Methods: Discharge records for hospital admissions between 2008 and 2014 with an ICD-9-CM discharge diagnosis code for coccidioidal meningitis (114.2) were obtained from all non-federal facilities in Arizona. Concurrent immunosuppressive conditions (diabetes, HIV/AIDS, pregnancy) were also identified using ICD-9 codes. Demographic characteristics were defined using the initial hospitalization. Analyses were performed using SAS 9.3.
Results: There were 1,251 hospitalizations associated with coccidioidal meningitis among 623 patients during the study period. The average annual hospitalization rate was 2.74 admissions per 100,000 person-years. No statistically significant temporal trend was observed. Seventy percent (n=433) of patients were male. The mean age at first admission was 47 years. The hospitalization rate among black persons was 4.85 times higher than that in whites (95% CI: 3.29, 7.13). In-hospital mortality was relatively rare: 31 (5%) patients died. Forty three percent of patients (n=267) had a concurrent condition: 20% (n=126) of patients had a diagnosis of HIV/AIDS, and 23% (n=146) had a diagnosis of diabetes. The median length of stay was six days. Sixty one percent of hospitalizations (n=381) involved an ICU stay. Readmission was common (41%) and more likely among black patients (RR 1.63; 95% CI: 1.15, 2.31) and diabetic patients (RR 1.41; 95% CI: 1.07, 1.87).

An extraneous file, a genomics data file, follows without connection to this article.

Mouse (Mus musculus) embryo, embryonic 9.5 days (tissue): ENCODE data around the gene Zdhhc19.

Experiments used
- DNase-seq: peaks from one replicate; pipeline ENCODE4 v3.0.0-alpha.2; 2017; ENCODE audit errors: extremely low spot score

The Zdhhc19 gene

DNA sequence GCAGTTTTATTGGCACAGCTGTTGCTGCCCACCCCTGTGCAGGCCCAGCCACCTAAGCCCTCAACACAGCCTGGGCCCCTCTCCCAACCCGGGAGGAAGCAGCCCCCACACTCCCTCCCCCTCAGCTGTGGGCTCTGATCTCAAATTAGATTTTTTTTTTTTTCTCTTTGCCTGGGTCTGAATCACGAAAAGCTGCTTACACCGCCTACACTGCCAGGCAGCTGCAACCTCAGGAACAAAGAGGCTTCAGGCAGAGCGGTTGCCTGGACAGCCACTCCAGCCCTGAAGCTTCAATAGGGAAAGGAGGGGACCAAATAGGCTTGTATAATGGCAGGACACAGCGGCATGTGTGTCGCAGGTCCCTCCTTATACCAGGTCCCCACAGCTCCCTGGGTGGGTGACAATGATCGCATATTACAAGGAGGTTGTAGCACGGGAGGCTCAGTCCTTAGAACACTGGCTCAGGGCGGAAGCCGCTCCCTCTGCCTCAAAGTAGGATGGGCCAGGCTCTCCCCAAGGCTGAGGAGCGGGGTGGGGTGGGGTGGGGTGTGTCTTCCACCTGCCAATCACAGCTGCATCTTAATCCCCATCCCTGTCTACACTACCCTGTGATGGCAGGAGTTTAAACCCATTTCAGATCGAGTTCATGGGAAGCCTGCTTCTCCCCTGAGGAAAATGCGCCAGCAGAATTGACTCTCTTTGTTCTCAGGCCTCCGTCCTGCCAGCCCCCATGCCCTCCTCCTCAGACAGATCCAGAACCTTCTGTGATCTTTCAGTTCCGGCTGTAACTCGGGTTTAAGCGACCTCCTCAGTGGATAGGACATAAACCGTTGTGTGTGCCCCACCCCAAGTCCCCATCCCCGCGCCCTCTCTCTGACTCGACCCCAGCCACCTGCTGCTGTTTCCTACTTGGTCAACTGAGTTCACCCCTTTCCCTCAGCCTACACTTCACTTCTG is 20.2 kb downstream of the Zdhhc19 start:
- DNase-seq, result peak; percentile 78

Conclusion: Hospitalization associated with coccidioidal meningitis is uncommon in Arizona. Although rarely fatal, the burden of severe, chronic disease is substantial.
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